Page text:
I had a couple minutes after class this Saturday before I had to head home, so I recorded an ugly, quick-and-dirty demo of a broken-down bunkai drill I like for the beginning of Naihanchi Shodan. This video includes the application I described in my last post, Naihanchi Bunkai and Randori. I would have preferred better angles, close-ups of some parts, more detailed demonstrations, better lighting, etc., but I did what I could with the time I had. I really appreciate Brent, one of our intermediate teen students, for letting me beat up on him. As always, there are many applications that could work for any given movement, so these are not the only applications we use for Naihanchi and they certainly aren’t the only ones out there! If the video above does not work, or you want to watch a high definition version of the video, you can also find the video on YouTube.
The scenario starts with someone grabbing you and threatening you. The first movements of the kata are used a pre-emptive strike in this drill, where you grab your attacker’s head and strike it–in the demonstration, I simply punch the face, but you could backfist the nose or use small-surface strikes like ippon-ken on kyusho targets. From there, I lever the head down into a knee strike, and shovel kick the attacker’s knee.
The second part of the drill is when you have failed to pre-empt your attacker and they let go of you with one hand to start punching. You deflect and trap the punch beneath your arm and use that hand to slap the back of their head while elbowing them in the face. Just like the first technique, the strike (elbow, in this case) can be thrown as many times as necessary, although I only did it once in the demo.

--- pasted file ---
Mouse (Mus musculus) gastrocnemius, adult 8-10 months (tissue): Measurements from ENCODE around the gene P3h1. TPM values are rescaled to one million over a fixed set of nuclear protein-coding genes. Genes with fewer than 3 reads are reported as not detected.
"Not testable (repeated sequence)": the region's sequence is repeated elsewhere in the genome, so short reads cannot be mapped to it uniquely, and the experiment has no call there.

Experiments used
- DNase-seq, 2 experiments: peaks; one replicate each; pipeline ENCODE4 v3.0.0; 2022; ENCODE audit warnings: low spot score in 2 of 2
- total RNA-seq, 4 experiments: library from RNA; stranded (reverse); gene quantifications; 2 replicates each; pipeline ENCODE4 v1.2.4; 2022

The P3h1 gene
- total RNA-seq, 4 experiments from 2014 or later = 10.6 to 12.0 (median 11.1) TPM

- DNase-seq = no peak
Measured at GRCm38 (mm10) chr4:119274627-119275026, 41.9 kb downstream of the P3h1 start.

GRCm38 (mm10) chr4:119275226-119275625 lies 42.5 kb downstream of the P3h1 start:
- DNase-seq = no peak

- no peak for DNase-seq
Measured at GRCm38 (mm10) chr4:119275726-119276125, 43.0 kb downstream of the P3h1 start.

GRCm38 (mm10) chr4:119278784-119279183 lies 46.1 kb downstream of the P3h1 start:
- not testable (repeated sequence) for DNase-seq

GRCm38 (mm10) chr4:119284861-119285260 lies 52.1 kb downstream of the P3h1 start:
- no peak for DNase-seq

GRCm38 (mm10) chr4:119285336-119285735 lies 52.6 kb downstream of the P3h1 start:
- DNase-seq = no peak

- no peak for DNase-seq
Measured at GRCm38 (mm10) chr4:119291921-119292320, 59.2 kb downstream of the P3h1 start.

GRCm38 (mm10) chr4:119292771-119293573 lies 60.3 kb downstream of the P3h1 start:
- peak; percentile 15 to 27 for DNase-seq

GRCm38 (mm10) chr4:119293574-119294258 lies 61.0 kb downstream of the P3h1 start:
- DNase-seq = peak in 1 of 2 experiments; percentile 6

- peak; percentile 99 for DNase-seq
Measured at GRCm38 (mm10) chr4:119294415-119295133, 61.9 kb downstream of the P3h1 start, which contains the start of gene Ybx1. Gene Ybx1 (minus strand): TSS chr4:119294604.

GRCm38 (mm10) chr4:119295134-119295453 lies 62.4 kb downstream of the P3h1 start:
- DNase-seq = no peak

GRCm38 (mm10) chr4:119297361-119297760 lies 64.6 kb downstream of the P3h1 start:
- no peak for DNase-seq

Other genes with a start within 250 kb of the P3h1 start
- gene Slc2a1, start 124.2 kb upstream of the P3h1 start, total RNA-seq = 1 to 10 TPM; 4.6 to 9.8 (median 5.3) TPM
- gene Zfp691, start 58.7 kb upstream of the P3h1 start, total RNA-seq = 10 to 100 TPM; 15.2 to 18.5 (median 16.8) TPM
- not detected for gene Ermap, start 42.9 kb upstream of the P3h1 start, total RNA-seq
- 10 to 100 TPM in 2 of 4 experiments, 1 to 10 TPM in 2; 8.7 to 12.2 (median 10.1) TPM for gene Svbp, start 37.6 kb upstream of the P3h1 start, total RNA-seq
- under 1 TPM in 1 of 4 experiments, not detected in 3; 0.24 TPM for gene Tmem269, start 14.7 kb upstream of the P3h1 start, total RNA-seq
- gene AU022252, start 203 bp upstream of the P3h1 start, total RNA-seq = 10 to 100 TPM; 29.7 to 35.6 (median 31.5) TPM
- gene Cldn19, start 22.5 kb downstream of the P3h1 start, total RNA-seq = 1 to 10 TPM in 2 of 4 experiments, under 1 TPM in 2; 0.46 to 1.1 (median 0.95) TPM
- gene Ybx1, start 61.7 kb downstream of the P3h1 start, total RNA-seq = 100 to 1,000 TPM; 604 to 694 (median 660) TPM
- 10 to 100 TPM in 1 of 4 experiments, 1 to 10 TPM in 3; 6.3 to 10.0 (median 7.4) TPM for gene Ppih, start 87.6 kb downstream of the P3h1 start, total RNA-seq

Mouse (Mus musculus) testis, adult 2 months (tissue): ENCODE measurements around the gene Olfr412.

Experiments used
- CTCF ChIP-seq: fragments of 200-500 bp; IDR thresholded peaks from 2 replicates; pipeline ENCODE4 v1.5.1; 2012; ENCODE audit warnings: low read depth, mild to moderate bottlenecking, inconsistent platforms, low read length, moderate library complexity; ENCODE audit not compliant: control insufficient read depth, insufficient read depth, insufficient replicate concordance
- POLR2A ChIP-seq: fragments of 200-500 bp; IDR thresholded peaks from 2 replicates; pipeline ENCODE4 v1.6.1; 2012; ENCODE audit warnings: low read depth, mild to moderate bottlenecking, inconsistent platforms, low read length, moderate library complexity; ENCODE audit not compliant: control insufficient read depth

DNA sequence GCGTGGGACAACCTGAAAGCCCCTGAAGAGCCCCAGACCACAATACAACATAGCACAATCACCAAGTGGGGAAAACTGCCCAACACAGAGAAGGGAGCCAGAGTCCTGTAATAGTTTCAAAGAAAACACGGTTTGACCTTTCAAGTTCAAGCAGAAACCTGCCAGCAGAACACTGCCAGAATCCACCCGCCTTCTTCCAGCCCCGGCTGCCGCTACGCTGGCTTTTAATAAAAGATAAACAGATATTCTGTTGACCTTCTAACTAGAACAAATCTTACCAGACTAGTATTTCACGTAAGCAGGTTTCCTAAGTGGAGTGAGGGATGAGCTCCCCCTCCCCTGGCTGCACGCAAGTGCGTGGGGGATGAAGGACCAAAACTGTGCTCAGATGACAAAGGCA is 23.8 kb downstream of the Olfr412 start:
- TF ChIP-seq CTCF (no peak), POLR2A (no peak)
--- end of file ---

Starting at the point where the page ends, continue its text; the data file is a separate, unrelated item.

The third part of the drill is when you have done one of the first two (I only demonstrate this off of the second part of the drill in the video, though) and your attacker blocks and clinches with you to prevent you from hitting them more. From there, you grapple with your opponent (normally I like doing this randori-style, plus strikes) until they try to make space to start hitting you again, at which point you drag their pushing arm across your body into hiji osae gatame (elbow press lock). That lock can be used to control the attacker, dislocate the joint, or simply bring their head level down, and then you can follow up with hammerfists or punches to the head/neck.
This drill can be worked into just about any self defense drill, because often when people start getting hit and don’t like it, but also don’t want to quit fighting, they will grab onto you and start wrestling with you. From that same situation, I have other drills from Naihanchi, but this was the only one I had time to record. Eventually, I would like to record other applications that can be used for a variety of other scenarios.